Multiple Sclerosis is a debilitating disease that the public needs to be more familiar with. The main reason for choosing this topic is the availability of the sources and the desire to acquire more knowledge of this condition. Multiple Sclerosis is a neurological disorder that has no certain cause, unlike heart disease that can be caused by poor diet and exercise. Being acquainted with such a rare person that is diagnosed with Multiple Sclerosis, this mysterious disease provides a lot of information that would otherwise be unknown. Having a friend diagnosed with Multiple Sclerosis, the need for knowing more on this subject is necessary to help her be better accommodated at home or work.
Multiple Sclerosis is not gender specific (more common in women), and is a pestilence disease. However, Multiple Sclerosis does have a preference when it comes to ethnic backgrounds, genetics, climate, and latitude location. The backgrounds and races are an interesting twist to this disease.
According to "Multiple Sclerosis (MS)--What Increases Your Risk:" WebMD, People of Western European ancestry are more likely to develop MS. It is uncommon in Native Americans (American Indians), Eskimos, and Africans" (1). Multiple Sclerosis is thought to be a genetic disease, but that fact is not yet proven; however, it is hard to figure out why ethnic backgrounds make a difference in the chance of acquiring Multiple Sclerosis.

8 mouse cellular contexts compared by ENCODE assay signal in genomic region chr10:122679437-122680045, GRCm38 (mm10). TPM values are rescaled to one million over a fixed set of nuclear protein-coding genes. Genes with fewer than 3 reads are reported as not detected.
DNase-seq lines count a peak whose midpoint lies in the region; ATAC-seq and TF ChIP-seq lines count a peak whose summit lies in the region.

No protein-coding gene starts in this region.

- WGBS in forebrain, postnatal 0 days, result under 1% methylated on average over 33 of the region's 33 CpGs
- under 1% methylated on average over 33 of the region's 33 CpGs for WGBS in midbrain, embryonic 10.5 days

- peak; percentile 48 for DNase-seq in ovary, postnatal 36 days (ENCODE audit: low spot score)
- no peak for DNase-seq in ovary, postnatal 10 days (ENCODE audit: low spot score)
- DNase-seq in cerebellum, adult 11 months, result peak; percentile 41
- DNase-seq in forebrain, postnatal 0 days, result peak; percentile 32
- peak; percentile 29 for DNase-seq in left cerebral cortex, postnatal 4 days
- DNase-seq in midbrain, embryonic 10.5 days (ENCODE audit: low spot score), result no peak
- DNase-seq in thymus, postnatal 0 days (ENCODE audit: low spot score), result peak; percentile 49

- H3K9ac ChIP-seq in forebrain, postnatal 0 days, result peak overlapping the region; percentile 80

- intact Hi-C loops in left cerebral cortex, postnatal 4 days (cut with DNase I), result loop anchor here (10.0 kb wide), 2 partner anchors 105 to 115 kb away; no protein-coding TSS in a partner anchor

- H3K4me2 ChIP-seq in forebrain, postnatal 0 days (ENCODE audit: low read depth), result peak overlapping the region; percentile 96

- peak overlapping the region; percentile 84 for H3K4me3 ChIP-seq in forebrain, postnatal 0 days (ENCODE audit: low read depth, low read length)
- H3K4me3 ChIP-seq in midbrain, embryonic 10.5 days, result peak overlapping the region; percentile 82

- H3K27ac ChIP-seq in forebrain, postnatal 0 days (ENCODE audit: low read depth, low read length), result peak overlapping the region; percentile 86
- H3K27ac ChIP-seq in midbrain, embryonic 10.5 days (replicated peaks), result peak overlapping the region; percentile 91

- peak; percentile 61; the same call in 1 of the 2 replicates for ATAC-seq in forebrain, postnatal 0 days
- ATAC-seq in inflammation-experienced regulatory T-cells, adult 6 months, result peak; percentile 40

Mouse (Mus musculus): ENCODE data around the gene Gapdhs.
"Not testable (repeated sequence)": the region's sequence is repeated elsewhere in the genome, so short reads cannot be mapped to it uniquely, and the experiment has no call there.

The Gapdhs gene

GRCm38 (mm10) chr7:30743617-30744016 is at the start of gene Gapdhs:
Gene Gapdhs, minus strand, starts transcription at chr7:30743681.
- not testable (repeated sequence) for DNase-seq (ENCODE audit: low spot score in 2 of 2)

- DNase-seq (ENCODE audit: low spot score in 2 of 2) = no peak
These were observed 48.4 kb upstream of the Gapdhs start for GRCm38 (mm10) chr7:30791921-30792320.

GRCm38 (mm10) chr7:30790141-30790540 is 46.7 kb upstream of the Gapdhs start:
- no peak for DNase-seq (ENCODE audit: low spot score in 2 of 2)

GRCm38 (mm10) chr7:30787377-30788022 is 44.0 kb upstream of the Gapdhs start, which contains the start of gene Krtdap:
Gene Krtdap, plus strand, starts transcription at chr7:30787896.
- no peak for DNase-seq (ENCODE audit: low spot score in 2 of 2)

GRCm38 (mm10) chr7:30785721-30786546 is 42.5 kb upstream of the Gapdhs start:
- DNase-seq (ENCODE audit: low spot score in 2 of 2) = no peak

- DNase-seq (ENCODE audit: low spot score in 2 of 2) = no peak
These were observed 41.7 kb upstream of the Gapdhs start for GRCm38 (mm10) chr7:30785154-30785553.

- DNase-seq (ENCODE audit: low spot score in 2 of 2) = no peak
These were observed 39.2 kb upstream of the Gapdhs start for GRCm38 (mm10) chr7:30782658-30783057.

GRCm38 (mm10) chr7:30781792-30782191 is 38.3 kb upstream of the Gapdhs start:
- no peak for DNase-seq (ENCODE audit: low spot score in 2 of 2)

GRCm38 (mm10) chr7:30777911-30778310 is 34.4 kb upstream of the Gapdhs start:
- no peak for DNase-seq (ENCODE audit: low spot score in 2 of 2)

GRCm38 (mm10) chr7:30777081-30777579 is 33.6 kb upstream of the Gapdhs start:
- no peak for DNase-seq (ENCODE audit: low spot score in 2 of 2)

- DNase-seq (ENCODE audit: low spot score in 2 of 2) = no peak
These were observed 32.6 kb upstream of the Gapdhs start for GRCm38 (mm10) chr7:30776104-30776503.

There are some unexplained locations that have clusters of multiple sclerosis-diagnosed people without any explanation. According to Tanya Hagler (interview), "There are also 'clusters' of MS that no one has found the significance of. I belong to one of those clusters. There are over 20 (I think 25-26) confirmed cases of MS in women from my hometown. There
are only about 2000 people from Rector" (1). According to Charles Clayman, M.D., author of "The...